As part of the standard setup for asynchronous end-to-end tests, a plug in the application endpoint is used to extract the metadata and pass it on to Ecto’s SQL sandbox. We do a similar thing right next to it:

defmodule MyApp.Endpoint do
  use Phoenix.Endpoint, otp_app: :my_app

  if Application.get_env(:my_app, :sql_sandbox) do
    plug Phoenix.Ecto.SQL.Sandbox
    plug :extract_feature_toggle # <-- ours!
  end

  def extract_feature_toggle(conn, _) do
    conn
    |> get_req_header("user-agent")
    |> List.first
    |> Phoenix.Ecto.SQL.Sandbox.decode_metadata
    |> case do
      %{use_new_code?: flag} ->
        Process.put(:test_use_new_logic?, flag)
      _ ->
        # No metadata was passed. Happens when hit by request test,
        # not end-to-end test. Do nothing.
        :ok
    end

    conn
  end

  ...
end

In the setup for end-to-end tests, we instructed the browser testing framework to add the value for our feature toggle as metadata to all requests. The extract_feature_toggle function plug tries to extract this value.

If present, it writes it to the process dictionary. We have already written our toggle function to accept the toggle value from there because our request tests use that mechanism.

PLEASE NOTE that the if Application.get_env(:my_app, :sql_sandbox) conditional around our function plug is REALLY important here! We must never use Phoenix.Ecto.SQL.Sandbox in production code, since it eventually calls :erlang.binary_to_term() to deserialize the payload. An attacker could craft requests with a prepared user-agent header to make this call generate Erlang atoms, which are never garbage collected, until resources are exhausted and our app crashes.

Conclusions and final thoughts

Having both old-world and new-world code side-by-side during the transition had some effect on the application code in various places. Obviously, we need a database schema that can service both worlds. The same holds for our database factory. A couple more places were affected after all, and a good amount of careful planning was strictly required for our approach.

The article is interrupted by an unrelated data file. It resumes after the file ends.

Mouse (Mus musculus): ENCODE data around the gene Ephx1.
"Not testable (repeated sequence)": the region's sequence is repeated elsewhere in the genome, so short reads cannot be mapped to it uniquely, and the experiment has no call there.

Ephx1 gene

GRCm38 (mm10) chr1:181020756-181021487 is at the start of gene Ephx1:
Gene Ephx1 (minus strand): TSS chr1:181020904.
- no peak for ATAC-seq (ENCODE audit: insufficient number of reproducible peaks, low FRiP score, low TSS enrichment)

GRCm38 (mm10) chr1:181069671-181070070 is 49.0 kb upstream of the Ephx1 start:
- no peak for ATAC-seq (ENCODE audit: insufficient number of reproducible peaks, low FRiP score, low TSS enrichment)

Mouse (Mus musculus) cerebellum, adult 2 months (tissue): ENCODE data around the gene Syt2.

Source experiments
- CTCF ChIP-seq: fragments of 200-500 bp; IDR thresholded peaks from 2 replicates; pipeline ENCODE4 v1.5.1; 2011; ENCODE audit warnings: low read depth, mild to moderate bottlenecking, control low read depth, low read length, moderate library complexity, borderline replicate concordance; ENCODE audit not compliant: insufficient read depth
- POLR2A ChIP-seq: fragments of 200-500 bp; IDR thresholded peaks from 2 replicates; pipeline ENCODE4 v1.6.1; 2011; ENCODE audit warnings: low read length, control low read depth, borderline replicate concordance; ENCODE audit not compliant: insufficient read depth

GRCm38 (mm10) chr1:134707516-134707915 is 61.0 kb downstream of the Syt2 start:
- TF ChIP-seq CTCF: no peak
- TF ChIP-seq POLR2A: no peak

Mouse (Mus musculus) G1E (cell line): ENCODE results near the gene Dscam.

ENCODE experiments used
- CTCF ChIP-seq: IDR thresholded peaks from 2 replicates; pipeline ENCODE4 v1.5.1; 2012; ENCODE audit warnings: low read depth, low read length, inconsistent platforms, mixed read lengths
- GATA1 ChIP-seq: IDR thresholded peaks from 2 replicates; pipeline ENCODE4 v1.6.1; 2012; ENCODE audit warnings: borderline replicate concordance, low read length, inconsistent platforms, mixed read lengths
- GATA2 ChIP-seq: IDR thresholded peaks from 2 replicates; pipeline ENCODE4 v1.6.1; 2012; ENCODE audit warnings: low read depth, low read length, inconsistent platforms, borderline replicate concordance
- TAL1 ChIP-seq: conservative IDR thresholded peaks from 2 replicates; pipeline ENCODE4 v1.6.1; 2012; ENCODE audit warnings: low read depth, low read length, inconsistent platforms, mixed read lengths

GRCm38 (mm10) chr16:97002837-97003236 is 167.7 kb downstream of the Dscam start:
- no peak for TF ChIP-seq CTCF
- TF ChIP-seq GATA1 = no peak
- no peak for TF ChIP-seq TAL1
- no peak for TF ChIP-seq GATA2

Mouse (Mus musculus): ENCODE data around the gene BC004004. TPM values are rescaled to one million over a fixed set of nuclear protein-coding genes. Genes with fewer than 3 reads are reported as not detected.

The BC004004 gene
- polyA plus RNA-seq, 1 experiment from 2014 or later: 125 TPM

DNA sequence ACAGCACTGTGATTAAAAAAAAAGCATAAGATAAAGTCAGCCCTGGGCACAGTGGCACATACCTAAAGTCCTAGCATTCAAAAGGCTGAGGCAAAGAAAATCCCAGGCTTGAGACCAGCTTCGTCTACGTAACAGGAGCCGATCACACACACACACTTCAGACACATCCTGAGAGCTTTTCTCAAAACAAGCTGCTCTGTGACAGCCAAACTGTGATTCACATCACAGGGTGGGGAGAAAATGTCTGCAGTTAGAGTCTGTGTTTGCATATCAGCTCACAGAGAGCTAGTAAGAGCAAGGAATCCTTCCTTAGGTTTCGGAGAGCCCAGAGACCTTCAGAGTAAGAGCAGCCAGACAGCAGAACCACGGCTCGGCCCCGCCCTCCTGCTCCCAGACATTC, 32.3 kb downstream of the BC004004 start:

We are glad we took this route, however. When we changed the feature toggle to using the new code in production, we quickly realized a mistake and went back. This meant no downtime, no stress for us, and only a minimal delay needed for fixing the issue and re-deploying.

A few hours later we decided that the new code worked as desired. What followed was a couple of days of removing the old implementation and what had become obsolete, starting with the old-world tests, and eventually dropping columns in the database. All the testing specific modifications shown above were deliberately minimal and easy to find, hence easy to remove.

It looks like we used the frameworks in a way they were not really intended for. While the mechanism for passing metadata to an in-browser test run is documented, the work required for getting it back out is not immediately obvious. Phoenix.Ecto.SQL.Sandbox exposes decode_metadata publicly, but not extract_metadata, which we had to replicate.

It speaks to the ecosystem and community that the necessary steps quickly became clear when looking at the code and trying a few things out. My general impression is that the abstractions around the popular frameworks written in Elixir are mostly paper-thin, and the result is low volume of implementation code that is easy to understand.


With several years of experience in building and maintaining Elixir applications, we can help you build applications that can change as your business does. Get in touch!